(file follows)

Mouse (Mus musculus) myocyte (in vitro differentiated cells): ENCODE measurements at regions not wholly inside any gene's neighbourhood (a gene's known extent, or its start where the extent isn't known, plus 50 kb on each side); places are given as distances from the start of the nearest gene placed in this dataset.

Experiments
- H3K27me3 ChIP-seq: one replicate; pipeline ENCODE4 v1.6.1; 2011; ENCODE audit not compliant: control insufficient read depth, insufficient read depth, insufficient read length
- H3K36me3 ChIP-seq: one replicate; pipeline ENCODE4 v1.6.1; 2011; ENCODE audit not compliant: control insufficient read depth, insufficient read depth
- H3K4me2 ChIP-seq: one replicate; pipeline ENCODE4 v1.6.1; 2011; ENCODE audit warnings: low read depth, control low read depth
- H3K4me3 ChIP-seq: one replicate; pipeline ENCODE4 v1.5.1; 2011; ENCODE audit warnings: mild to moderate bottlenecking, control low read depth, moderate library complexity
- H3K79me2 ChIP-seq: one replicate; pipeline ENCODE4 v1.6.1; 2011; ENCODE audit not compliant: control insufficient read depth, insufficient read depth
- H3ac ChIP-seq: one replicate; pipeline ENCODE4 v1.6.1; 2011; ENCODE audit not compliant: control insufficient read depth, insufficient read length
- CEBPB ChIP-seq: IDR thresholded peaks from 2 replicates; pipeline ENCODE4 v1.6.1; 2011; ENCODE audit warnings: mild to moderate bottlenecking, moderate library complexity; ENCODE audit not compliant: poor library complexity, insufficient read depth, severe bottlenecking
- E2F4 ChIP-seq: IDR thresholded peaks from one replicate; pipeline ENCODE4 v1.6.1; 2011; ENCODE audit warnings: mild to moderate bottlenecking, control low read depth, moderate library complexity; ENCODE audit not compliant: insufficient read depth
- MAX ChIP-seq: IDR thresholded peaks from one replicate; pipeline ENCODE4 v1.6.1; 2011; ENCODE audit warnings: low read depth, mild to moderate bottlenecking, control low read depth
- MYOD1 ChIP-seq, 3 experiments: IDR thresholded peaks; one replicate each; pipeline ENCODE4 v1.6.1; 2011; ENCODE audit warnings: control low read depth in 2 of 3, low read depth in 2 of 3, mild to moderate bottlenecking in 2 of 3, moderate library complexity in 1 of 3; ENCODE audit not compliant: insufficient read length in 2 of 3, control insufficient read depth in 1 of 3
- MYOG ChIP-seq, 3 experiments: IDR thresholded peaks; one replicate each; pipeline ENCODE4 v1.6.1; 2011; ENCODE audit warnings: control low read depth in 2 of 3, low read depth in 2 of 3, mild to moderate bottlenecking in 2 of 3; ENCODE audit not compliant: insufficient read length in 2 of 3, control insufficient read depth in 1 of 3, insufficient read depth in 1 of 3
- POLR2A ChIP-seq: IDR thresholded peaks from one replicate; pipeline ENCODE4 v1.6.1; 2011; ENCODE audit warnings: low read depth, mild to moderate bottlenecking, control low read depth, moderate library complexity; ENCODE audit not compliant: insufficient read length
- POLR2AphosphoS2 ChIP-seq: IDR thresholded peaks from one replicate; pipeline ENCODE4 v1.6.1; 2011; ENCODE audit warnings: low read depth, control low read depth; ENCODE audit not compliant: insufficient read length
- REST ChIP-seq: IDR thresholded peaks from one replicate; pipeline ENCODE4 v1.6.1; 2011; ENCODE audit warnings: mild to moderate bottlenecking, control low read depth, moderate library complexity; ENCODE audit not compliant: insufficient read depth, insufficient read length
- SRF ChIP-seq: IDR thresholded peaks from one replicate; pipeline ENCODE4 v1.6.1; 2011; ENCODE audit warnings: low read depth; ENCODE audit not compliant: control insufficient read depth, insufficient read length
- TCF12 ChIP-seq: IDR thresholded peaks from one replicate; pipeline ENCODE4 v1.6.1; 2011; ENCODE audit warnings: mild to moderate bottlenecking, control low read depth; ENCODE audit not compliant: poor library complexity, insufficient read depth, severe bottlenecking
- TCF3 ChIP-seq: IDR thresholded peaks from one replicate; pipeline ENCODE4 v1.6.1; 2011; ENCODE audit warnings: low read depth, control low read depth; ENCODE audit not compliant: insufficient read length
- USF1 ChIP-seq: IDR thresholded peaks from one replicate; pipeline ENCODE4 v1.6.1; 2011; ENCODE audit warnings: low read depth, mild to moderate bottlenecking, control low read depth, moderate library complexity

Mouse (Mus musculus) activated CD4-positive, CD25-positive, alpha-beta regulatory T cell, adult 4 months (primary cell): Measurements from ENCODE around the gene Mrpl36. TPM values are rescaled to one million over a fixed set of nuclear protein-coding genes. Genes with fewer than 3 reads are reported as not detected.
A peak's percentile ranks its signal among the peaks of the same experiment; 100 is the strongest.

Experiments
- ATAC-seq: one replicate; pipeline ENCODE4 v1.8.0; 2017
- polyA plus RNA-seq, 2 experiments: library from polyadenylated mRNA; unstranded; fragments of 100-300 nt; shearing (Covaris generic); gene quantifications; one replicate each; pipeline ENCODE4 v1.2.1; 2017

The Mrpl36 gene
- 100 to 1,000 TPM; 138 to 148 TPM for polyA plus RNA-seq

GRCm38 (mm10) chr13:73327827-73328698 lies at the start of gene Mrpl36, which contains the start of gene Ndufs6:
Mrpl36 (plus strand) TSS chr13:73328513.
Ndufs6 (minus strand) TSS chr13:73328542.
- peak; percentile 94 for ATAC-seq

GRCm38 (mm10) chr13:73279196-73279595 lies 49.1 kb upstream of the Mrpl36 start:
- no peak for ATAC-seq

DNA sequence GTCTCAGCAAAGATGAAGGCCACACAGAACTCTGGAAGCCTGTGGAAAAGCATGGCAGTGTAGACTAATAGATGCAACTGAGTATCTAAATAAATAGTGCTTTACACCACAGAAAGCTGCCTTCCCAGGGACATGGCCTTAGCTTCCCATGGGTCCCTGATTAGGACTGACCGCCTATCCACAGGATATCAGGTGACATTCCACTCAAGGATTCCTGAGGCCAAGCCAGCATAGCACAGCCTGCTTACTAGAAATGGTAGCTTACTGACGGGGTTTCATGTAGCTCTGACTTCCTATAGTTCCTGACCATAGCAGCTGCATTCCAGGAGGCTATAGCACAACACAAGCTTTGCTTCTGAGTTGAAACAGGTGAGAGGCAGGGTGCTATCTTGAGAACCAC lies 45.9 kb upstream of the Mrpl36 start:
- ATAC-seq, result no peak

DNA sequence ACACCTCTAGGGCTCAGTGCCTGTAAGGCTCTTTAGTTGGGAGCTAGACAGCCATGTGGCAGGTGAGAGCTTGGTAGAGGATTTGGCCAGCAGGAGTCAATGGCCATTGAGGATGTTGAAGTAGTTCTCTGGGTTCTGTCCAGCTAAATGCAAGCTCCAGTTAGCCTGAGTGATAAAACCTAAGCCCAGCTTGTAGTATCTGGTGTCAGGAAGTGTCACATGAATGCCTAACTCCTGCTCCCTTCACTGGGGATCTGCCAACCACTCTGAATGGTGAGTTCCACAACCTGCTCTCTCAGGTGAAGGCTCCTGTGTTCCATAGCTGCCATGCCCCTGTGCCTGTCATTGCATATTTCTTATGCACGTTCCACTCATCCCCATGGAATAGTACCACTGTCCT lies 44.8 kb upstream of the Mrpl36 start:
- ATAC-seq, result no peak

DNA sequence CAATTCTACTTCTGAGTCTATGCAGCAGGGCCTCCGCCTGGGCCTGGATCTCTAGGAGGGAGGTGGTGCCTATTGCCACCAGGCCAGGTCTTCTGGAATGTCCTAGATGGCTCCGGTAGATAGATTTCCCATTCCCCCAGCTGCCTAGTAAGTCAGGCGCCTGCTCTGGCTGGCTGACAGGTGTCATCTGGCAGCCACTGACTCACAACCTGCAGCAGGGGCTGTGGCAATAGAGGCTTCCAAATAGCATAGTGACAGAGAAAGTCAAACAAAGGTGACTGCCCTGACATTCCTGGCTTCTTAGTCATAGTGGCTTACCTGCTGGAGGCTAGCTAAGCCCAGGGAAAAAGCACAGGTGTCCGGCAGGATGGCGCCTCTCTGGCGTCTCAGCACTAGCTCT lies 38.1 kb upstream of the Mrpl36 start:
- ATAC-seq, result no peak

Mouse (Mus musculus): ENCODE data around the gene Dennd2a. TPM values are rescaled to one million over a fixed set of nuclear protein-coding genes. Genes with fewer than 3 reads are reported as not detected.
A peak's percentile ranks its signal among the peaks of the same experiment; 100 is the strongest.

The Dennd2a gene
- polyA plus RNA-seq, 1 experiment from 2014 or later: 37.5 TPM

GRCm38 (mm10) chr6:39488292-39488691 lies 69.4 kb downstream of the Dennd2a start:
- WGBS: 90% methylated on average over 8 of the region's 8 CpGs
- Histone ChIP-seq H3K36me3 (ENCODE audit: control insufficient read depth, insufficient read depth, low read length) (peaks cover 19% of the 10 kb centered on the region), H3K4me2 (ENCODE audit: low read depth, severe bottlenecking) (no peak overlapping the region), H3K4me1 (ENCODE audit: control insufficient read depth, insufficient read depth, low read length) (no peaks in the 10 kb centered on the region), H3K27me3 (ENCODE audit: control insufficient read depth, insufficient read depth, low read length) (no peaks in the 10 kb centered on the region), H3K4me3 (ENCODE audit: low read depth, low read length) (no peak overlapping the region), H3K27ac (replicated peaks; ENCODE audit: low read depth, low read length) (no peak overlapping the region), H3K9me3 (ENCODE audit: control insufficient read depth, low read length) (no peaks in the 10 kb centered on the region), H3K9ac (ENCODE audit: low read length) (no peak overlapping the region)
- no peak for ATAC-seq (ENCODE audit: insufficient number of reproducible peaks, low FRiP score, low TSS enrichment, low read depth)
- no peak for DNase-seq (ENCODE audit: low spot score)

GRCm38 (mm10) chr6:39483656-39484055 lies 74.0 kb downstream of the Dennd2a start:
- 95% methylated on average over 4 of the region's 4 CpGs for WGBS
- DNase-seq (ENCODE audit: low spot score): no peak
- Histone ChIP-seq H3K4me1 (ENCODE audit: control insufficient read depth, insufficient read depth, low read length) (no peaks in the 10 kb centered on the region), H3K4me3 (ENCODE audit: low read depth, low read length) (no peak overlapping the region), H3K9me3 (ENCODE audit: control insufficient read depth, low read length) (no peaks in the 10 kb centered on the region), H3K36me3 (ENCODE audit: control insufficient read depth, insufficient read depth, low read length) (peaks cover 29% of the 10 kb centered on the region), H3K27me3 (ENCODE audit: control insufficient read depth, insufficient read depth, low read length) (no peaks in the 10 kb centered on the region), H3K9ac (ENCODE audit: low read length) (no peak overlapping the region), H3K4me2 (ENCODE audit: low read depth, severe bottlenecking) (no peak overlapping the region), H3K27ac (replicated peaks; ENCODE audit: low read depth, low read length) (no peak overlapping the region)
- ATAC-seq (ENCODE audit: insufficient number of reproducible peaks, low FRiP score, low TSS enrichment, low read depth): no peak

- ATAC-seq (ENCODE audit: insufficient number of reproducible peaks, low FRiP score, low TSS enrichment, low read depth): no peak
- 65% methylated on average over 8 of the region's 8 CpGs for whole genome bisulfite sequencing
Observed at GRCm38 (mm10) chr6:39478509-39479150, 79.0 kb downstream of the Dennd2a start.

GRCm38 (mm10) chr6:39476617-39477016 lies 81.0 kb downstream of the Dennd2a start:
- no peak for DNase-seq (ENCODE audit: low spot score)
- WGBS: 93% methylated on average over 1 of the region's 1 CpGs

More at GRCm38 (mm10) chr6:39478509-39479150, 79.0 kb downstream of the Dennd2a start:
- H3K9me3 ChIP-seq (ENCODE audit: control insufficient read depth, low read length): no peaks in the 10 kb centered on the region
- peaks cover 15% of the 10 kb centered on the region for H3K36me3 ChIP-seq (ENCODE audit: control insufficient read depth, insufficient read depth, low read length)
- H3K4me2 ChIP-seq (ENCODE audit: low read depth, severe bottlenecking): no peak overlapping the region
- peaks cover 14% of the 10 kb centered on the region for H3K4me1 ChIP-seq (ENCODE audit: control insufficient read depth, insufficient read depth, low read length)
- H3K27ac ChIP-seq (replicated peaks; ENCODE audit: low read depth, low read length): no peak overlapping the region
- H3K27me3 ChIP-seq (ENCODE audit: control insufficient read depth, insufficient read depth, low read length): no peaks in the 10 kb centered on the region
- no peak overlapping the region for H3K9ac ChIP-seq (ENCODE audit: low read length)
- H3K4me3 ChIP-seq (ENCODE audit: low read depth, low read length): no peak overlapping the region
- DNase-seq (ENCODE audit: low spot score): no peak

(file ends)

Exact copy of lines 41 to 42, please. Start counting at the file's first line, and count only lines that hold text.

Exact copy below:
A peak's percentile ranks its signal among the peaks of the same experiment; 100 is the strongest.

The Dennd2a gene